Review Revisited: Philip Pullman – The Amber Spyglass
Length: 520 pages
Genre: Young-Adult Fantasy
Started: 26 March 2006 / 31 January 2009
Finished: 10 April 2006 / 15 February 2009
Summary: Lyra is held in a captive sleep by Mrs. Coulter, and Will must use all of his courage and cunning, as well as the knife that can cut between worlds to save her. Mary Malone has escaped from the Oxford police into a strange new world that will teach her more about Dust than her scientific researches ever could. Meanwhile, powerful forces are marshaling on either side of the battle lines of Lord Asriel’s war against the Authority – angels, witches, armored bears, several branches of the Church, and other sentient beings from a variety of worlds are all racing to find Lyra – for with her goes the fate of the world.
Original Review: A lot going on in this book, none of it typical kiddie-lit fare. Really interesting cosmology/theology, too, although there were one or two details that were a little muddled/underexplained. But the cosmology is not what gives this book (this series, really) its power. I don’t know if it was the writing or if it was the performances on the audiobook (probably both – I’d have to read it on paper to find out, but the performances are uniformly excellent), but this book (series) grabbed my emotions and didn’t let go. In the same way that the first book made me hold my breath from suspense, this one absolutely took my breath away from heartbreak and actually made me cry – not once, but at least twice. It’s a rare book that has the power to do that, and combined with the imaginative and original plot, the self-consistency of the cosmology (not always present in scifi/fantasy), and the sweet, funny, moving, and honest writing, this series is not to be missed. 4.5 out of 5 stars.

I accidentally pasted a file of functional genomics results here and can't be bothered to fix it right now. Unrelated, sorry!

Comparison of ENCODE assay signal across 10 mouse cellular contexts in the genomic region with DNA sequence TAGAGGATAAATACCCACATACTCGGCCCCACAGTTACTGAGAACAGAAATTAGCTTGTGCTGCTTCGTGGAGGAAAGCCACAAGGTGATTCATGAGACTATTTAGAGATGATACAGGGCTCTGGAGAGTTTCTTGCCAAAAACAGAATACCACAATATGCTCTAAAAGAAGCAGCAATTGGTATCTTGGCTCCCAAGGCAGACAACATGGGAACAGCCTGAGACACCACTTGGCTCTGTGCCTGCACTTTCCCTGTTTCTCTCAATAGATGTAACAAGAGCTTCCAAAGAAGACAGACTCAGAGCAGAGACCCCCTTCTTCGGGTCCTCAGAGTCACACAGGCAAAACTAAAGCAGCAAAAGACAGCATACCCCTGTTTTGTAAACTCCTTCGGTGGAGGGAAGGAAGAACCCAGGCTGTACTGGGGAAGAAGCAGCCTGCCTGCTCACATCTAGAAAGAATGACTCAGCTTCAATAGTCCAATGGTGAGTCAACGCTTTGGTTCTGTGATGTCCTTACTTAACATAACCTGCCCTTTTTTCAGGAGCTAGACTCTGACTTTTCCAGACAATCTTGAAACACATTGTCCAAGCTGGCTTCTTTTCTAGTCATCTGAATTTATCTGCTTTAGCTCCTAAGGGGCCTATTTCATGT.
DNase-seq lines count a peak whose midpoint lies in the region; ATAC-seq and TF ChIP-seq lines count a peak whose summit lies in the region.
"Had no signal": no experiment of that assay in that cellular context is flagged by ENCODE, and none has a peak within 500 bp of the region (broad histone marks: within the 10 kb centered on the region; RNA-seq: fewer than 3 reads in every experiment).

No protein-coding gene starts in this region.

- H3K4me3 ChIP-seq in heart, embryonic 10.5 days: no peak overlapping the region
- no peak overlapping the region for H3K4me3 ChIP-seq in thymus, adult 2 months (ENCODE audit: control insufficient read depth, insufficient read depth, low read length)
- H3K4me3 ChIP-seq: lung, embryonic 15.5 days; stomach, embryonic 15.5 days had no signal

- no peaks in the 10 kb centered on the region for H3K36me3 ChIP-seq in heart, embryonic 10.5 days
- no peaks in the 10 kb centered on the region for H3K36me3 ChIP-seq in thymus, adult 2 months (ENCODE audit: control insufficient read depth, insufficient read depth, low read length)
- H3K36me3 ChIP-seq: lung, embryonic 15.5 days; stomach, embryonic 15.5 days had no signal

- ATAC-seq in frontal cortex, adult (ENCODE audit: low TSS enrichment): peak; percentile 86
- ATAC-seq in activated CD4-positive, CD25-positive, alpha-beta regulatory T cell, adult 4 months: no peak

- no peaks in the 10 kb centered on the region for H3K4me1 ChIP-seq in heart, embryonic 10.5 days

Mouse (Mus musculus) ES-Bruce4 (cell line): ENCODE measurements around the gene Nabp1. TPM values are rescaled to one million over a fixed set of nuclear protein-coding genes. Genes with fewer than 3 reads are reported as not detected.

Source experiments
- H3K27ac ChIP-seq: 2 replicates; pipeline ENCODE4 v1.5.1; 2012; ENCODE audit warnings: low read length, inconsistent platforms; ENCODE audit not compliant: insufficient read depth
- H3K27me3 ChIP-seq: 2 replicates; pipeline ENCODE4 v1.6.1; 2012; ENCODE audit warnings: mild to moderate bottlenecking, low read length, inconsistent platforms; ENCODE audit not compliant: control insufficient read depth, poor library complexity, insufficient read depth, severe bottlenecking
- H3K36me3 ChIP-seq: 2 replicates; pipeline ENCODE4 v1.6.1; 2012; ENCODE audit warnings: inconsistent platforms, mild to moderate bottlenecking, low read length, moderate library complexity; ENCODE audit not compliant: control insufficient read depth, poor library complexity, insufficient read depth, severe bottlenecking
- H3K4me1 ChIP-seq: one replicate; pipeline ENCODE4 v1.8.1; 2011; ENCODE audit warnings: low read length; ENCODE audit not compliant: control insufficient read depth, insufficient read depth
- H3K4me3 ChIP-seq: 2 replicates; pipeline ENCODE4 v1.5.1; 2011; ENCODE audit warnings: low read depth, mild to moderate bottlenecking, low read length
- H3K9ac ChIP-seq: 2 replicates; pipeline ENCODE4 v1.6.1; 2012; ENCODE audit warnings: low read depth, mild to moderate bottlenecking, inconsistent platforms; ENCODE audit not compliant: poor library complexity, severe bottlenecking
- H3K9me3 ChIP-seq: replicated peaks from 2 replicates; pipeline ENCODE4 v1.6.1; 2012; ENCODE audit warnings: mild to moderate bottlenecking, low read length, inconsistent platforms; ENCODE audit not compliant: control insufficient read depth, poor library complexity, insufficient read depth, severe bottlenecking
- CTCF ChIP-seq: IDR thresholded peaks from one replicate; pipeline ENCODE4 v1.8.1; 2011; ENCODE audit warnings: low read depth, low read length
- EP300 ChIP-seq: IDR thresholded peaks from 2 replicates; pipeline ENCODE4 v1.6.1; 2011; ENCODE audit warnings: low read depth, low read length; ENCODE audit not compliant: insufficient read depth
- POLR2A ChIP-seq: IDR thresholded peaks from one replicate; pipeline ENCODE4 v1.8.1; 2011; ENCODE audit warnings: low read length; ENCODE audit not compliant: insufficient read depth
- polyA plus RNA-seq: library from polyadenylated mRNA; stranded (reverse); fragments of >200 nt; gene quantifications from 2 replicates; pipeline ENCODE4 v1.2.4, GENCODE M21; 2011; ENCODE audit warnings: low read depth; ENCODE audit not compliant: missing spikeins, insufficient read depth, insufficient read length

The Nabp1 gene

Thoughts on a re-read: Well, it turns out that it was (mostly) the audiobook that made me cry. Mostly. I don’t know if it’s because I read much faster than I listen, and audiobooks force me to linger over the sad moments, or the actors for the audiobook of the His Dark Materials trilogy were just that good, or what, but on a re-read, this book didn’t make me cry nearly as hard as it did the first time around. We’re talking big ol’ racking sobs the first time around, versus a little bit more sniffly than can be accounted for by allergies alone this time. Maybe it’s just that I knew what was coming.
I’m also really, really still impressed with the texture and complexity of the worldbuilding. Pullman puts together history, physics, religious theory, evolution, anthropology, and probably several other fields of study into a single cohesive unit that’s so well built that it actually seems not only plausible, but likely. If someone where to tell me that hey, this isn’t just a fantasy novel; Dust is real, and this is really how the universe works… well, I don’t think I’d be particularly surprised. That’s just one of the reasons that this series is up there on my all-time favorites list. I think I said it best the first time: with “the sweet, funny, moving, and honest writing, this series is not to be missed.” I love these characters, love the message, and just plain love these books.
First Line: In a valley shaded with rhododendrons, close to the snow line, where a stream milky with melt-water splashed and where doves and linnets flew among the immense pines, lay a cave, half-hidden by the crag above and the stiff heavy leaves that clustered below.